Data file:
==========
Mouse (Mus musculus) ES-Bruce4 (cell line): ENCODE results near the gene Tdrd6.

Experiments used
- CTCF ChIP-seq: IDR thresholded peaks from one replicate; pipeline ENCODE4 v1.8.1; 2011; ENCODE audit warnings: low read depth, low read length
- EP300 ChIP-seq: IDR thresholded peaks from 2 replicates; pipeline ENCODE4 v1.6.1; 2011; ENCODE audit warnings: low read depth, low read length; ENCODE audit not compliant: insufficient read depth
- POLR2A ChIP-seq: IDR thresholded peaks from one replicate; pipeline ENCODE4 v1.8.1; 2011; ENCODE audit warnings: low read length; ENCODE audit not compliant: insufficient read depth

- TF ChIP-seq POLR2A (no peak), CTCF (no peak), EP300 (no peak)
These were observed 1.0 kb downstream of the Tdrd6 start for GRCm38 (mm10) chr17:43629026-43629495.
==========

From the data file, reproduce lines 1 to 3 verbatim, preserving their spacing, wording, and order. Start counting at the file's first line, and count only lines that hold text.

Mouse (Mus musculus) ES-Bruce4 (cell line): ENCODE results near the gene Tdrd6.

Experiments used
- CTCF ChIP-seq: IDR thresholded peaks from one replicate; pipeline ENCODE4 v1.8.1; 2011; ENCODE audit warnings: low read depth, low read length